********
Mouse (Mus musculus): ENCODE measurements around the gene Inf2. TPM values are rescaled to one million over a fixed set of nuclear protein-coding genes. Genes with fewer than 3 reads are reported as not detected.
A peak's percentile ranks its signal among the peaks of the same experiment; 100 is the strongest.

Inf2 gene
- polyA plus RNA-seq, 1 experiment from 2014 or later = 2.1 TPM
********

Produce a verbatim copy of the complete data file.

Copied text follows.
Mouse (Mus musculus): ENCODE measurements around the gene Inf2. TPM values are rescaled to one million over a fixed set of nuclear protein-coding genes. Genes with fewer than 3 reads are reported as not detected.
A peak's percentile ranks its signal among the peaks of the same experiment; 100 is the strongest.

Inf2 gene
- polyA plus RNA-seq, 1 experiment from 2014 or later = 2.1 TPM